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Robert Mesta sits in a dingy office in an old converted YMCA building a few blocks from the University of Arizona campus in Tucson, pondering the answer to a reporter's question.“We are facilitators,” says Mesta, coordinator for the US Fish and Wildlife Service's Sonoran Joint Venture program. “We are a collaborative partnership that works through local and regional groups in a nonregulatory way to achieve bird conservation. We represent a relatively new tool for doing science-based conservation.”
Simon A. Levin, professor in the Department of Ecology and Evolutionary Biology at Princeton University, was awarded the Kyoto Prize in 2005 for “the establishment of the field of spatial ecology and the proposition of the biosphere as a ‘complex adaptive system.’” In this interview, Oksana Hlodan, editor of ActionBioscience.org (an education resource of the American Institute of Biological Sciences), explores Levin's research interests and insights.
International agreements, environmental laws, resource management agencies, and environmental nongovernmental organizations all establish objectives that define what they hope to accomplish. Unfortunately, quantitative objectives in conservation are typically set without consistency and scientific rigor. As a result, conservationists are failing to provide credible answers to the question “How much is enough?” This is a serious problem because objectives profoundly shape where and how limited conservation resources are spent, and help to create a shared vision for the future. In this article we develop guidelines to help steer conservation biologists and practitioners through the process of objective setting. We provide three case studies to highlight the practical challenges of objective setting in different social, political, and legal contexts. We also identify crucial gaps in our science, including limited knowledge of species distributions and of large-scale, long-term ecosystem dynamics, that must be filled if we hope to do better than setting conservation objectives through intuition and best guesses.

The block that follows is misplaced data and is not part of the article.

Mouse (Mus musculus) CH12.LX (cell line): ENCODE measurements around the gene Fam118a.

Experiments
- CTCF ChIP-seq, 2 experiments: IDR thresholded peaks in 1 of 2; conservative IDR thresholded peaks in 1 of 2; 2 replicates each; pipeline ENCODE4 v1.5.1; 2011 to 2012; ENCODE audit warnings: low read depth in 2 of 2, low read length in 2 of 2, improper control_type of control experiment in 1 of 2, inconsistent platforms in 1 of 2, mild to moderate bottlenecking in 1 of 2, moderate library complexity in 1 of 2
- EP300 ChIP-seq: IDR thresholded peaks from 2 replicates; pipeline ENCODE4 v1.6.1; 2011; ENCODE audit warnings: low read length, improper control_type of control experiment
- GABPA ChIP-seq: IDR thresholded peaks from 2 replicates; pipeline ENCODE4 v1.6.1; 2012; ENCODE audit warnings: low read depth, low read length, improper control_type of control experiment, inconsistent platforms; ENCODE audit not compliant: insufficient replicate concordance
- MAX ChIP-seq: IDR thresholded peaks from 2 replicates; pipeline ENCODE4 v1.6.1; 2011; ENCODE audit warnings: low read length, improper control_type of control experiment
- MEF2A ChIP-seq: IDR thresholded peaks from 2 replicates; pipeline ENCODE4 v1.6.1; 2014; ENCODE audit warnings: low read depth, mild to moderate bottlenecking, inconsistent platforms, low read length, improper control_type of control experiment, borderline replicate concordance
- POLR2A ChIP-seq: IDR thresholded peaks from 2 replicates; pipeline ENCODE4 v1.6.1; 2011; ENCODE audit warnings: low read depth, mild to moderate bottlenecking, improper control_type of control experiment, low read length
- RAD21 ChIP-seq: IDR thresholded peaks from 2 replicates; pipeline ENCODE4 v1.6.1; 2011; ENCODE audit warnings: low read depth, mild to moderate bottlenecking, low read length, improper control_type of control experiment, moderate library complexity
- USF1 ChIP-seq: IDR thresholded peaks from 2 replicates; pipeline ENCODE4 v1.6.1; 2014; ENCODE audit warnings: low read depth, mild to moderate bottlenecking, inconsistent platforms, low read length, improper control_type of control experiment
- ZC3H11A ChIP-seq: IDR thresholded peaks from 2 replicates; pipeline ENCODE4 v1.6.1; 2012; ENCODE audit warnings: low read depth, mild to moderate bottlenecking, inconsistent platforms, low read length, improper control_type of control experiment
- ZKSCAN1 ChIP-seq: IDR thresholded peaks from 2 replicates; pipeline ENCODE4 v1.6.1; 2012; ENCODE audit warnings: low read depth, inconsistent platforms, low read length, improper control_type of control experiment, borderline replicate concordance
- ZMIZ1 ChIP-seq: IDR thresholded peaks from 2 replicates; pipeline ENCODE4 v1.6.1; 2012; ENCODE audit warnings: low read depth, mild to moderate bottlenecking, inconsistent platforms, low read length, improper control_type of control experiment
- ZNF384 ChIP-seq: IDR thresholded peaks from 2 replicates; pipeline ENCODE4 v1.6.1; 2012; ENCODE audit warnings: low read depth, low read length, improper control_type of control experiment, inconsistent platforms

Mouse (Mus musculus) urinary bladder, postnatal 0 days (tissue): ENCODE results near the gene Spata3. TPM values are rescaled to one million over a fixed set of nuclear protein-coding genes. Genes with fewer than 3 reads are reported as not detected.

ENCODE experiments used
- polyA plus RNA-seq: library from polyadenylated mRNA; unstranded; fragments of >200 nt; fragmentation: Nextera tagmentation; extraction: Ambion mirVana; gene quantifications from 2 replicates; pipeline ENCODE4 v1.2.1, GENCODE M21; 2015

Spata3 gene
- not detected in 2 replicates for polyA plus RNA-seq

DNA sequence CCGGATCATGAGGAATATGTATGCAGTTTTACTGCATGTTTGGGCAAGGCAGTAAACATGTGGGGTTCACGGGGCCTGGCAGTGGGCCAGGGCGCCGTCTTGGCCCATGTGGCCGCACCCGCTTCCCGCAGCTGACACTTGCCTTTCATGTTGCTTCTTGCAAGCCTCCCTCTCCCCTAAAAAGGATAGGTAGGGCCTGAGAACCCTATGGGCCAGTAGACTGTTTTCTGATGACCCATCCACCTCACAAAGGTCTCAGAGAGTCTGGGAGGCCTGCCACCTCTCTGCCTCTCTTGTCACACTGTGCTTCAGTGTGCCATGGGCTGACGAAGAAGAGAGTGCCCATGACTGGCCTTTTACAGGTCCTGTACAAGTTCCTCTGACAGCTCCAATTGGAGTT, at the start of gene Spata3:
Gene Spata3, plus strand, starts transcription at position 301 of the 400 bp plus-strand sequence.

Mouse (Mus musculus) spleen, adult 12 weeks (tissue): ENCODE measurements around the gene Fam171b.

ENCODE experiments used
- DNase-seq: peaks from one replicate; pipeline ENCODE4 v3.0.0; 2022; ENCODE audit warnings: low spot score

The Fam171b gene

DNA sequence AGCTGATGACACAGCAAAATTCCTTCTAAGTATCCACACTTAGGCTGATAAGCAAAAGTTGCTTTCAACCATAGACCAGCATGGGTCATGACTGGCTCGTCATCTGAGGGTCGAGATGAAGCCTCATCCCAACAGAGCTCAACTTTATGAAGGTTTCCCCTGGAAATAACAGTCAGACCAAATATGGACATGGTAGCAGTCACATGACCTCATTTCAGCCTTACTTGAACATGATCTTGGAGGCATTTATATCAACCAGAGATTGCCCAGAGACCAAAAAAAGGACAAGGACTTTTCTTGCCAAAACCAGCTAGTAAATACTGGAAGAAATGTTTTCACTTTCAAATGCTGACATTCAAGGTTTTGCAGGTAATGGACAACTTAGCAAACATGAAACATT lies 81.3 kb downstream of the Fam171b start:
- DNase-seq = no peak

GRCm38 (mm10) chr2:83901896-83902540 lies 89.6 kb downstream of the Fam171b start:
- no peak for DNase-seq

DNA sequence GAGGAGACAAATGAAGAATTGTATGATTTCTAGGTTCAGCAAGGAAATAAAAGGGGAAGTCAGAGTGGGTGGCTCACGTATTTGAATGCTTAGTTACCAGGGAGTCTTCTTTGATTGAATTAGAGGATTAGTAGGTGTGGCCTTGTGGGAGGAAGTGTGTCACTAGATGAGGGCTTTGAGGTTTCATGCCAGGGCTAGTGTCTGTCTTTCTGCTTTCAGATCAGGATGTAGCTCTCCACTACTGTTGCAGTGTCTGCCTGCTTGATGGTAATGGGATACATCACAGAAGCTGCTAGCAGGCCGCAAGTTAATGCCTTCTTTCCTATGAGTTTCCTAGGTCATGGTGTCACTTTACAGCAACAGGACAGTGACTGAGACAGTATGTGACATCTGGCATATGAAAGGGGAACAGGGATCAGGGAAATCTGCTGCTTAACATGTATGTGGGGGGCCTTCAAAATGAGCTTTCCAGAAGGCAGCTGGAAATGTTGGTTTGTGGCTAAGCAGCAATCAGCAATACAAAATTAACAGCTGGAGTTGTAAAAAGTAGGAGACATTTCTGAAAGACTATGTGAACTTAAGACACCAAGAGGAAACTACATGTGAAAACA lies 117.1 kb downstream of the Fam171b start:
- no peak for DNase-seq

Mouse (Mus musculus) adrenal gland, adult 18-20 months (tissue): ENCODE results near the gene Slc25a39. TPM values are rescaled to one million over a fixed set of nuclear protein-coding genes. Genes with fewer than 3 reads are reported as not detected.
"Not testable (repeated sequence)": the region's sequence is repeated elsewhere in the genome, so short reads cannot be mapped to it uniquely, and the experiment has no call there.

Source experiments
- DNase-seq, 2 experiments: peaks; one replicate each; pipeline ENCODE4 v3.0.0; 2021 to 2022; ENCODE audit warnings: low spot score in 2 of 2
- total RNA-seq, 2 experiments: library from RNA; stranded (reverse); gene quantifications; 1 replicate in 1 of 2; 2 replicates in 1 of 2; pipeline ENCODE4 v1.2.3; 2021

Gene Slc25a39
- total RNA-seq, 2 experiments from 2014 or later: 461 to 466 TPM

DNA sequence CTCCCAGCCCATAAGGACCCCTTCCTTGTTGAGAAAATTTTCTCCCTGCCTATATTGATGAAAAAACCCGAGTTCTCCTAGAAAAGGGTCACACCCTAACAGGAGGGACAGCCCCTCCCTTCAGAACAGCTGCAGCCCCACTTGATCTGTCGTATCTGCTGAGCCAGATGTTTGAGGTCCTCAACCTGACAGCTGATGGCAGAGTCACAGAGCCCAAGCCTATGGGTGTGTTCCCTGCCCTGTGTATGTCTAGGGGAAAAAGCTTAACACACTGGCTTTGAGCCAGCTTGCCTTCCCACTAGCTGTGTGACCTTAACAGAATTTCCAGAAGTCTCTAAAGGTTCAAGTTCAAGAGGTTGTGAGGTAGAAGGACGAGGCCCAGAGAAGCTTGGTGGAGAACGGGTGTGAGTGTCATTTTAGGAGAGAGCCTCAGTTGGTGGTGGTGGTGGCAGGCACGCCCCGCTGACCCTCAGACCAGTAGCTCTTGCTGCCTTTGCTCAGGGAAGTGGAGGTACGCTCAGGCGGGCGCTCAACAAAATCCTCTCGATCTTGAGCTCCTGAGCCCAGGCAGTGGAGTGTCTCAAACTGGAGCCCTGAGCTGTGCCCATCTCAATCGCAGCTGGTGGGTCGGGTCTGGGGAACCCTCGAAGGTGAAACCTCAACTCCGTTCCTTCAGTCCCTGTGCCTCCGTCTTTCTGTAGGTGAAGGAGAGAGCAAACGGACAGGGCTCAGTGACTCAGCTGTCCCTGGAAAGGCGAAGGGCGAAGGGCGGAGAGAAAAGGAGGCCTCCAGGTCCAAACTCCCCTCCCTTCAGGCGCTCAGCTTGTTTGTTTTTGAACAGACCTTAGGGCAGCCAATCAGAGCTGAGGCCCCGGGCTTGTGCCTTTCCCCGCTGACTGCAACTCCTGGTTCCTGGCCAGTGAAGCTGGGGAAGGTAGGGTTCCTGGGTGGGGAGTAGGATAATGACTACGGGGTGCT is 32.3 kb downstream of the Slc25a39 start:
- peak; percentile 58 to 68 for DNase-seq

Aerial transport alone is seldom responsible for the introduction of nonindigenous species into distant regions; however, the capacity to use the atmospheric pathway for rapid spread in large part determines the invasive potential of organisms once they are introduced. Because physical and biological features of Earth's surface influence the routes and timing of organisms that use the atmospheric pathway, long-distance movement of aerobiota is largely regular and thus predictable. Soybean rust (Phakopsora pachyrhizi), potentially the most destructive foliar disease of soybean, recently invaded North America. The concepts presented in this article form the basis of the soybean rust aerobiology prediction system (SRAPS) that was developed to assess potential pathogen movement from South America to the United States. Output from SRAPS guided the scouting operations after the initial discovery of soybean rust in Louisiana. Subsequent observations ofP. pachyrhiziin the southeastern United States provide validation of the modeling effort.